Former Maryland Gov. Martin O’Malley (D) seems set to make gun control a cornerstone of his 2016 presidential campaign. He kicked off what his aides describe as a “major push” on the issue last week with an email to supporters where he declared he was “pissed” by the mass shooting in South Carolina.
Gun control has long been something of a political lightning rod and President Barack Obama suffered one of the biggest defeats of his administration when he made a major push for a package of gun control legislation following the Sandy Hook elementary School shooting in late 2012. While some politicians have been reluctant to confront guns, O’Malley campaign spokeswoman Haley Morris told Business Insider he has been “fearless” on the issue and plans to make it a prominent part of his 2016 platform.
“Governor O’Malley was fearless in taking on gun control in Maryland–standing up even to members of his own party to get results. This is an issue you will be hearing more about from him,” Morris said.
In his email to his supporters last Friday, O’Malley declared he was “pissed” about the political climate following the June 17 shooting at a historically black church in Charleston, South Carolina that left nine people dead. Specifically, O’Malley said he was frustrated some people would wait for “the appropriate moment to say what we’re all thinking” rather than “jumping to act.”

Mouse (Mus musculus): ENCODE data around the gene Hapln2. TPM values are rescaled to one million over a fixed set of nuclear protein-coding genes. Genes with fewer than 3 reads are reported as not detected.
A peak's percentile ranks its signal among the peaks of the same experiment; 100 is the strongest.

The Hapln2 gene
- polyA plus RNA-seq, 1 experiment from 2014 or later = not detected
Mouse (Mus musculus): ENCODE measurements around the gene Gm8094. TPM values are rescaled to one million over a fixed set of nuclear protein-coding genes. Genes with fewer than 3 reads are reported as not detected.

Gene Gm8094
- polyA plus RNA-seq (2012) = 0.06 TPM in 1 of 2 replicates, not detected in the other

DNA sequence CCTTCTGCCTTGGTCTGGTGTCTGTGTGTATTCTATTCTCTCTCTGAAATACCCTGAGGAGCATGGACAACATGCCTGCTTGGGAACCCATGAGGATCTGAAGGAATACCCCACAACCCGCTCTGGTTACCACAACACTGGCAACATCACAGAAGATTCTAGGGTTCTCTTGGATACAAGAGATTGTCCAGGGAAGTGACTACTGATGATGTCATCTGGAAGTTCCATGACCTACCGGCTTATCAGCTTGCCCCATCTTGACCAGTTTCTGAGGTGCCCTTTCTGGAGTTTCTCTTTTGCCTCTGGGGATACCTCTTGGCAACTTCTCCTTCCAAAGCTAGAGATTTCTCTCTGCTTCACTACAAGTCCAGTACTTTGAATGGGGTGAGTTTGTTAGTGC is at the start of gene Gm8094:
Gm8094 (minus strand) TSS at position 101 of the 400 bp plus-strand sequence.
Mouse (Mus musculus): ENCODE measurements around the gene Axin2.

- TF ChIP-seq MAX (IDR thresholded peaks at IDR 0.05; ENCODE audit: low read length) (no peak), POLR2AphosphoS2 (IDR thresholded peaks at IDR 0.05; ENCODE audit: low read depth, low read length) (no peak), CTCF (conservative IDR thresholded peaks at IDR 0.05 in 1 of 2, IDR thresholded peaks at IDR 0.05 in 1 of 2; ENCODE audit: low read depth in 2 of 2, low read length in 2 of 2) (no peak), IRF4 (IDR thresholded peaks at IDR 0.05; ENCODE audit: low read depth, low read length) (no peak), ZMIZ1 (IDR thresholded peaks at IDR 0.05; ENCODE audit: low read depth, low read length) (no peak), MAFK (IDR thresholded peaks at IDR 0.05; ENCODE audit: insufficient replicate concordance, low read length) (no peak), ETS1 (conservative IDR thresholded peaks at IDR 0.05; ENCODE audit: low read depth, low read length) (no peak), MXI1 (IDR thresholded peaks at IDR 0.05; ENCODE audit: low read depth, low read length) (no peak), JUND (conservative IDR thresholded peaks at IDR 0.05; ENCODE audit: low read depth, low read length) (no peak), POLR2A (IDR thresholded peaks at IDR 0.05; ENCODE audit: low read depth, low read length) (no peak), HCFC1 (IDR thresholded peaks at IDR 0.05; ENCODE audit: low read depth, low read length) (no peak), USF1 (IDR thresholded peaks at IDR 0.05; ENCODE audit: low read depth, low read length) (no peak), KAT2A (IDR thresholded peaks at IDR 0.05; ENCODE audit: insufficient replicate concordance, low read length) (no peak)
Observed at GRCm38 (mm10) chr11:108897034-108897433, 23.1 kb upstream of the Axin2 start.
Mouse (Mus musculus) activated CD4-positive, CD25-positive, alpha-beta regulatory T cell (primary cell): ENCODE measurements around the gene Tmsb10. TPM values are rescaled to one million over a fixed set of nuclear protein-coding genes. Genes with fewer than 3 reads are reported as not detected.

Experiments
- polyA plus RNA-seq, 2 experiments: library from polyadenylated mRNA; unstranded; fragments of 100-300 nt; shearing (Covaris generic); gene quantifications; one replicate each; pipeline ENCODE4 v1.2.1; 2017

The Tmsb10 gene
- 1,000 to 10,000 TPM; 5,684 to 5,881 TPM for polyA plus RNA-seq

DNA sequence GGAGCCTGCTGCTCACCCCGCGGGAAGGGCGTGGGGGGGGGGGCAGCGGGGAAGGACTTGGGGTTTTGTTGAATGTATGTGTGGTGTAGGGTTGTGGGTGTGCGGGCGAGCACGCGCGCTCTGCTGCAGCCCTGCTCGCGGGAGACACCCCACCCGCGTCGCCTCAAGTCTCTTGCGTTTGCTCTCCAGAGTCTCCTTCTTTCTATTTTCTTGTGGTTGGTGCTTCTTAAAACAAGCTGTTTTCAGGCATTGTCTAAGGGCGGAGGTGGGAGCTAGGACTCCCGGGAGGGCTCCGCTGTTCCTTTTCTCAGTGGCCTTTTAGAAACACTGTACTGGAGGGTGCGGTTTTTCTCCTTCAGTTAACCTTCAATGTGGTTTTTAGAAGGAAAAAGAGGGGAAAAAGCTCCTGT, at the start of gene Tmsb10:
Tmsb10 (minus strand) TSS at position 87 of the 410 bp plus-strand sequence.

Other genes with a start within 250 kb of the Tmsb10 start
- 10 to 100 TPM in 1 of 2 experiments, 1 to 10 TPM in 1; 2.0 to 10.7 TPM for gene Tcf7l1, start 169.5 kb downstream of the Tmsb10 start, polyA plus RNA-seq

“This is not the America we want to be living in,” O’Malley wrote. “I’m pissed that we’re actually asking ourselves the horrific question of, what will it take? How many senseless acts of violence in our streets or tragedies in our communities will it take to get our nation to stop caving to special interests like the NRA when people are dying?”
O’Malley went on to suggest the repeated mass shootings in America are a “national crisis.” Morris said the email is the start of what will be a “major push” from O’Malley during his presidential campaign. In it, he pointed to his record on gun control in Maryland, which included passing legislation in 2013 that banned assault weapons, lowered magazine capacity, strengthened state regulations for gun dealers, and required fingerprinting for gun purchases.
“I proudly hold an F rating from the NRA, and when I worked to pass gun control in Maryland, the NRA threatened me with legal action, but I never backed down,” O’Malley wrote.
In his email, O’Malley outlined some of the gun control reforms he would push for if he is elected in 2016 including stronger background checks, a nationwide assault weapons ban, and steps to prevent people from buying guns on others’ behalf. O’Malley described making gun control a major part of his campaign as “doubling down” on what he did in Maryland.
“What we did in Maryland should be the first step of what we do as a nation,” O’Malley wrote.
O’Malley’s presidential campaign has been characterised by staking out clear-cut liberal positions on major issues as he takes on Democratic frontrunner Hillary Clinton. Pushing for gun control actually puts him to the left of another liberal primary rival to Clinton, Sen. Bernie Sanders (I-Vermont), who has a voting record in line with his home state’s light gun control laws.
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